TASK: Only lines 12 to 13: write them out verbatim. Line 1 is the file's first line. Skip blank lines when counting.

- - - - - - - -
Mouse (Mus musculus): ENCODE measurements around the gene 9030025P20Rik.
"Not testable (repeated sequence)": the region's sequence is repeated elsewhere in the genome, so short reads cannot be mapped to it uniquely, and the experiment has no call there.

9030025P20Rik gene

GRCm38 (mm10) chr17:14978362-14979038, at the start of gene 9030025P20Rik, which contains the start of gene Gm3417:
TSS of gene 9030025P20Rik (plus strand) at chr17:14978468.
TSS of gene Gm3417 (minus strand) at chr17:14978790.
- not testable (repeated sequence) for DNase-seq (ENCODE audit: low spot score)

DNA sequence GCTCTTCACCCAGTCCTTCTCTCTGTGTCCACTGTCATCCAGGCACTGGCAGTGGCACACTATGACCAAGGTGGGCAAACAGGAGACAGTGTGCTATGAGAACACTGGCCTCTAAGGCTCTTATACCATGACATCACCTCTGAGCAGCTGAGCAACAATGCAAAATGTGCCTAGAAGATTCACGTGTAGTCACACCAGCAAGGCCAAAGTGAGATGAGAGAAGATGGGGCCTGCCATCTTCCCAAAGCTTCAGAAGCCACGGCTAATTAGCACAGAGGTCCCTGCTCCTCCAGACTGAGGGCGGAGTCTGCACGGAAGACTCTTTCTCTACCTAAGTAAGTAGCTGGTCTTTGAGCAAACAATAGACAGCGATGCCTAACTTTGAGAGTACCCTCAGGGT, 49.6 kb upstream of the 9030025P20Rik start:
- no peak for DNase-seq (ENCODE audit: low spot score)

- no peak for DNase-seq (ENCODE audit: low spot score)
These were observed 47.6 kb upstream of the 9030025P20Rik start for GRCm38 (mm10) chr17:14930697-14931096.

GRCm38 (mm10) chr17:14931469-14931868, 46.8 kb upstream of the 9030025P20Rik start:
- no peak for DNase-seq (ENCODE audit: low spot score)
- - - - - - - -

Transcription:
GRCm38 (mm10) chr17:14931469-14931868, 46.8 kb upstream of the 9030025P20Rik start:
- no peak for DNase-seq (ENCODE audit: low spot score)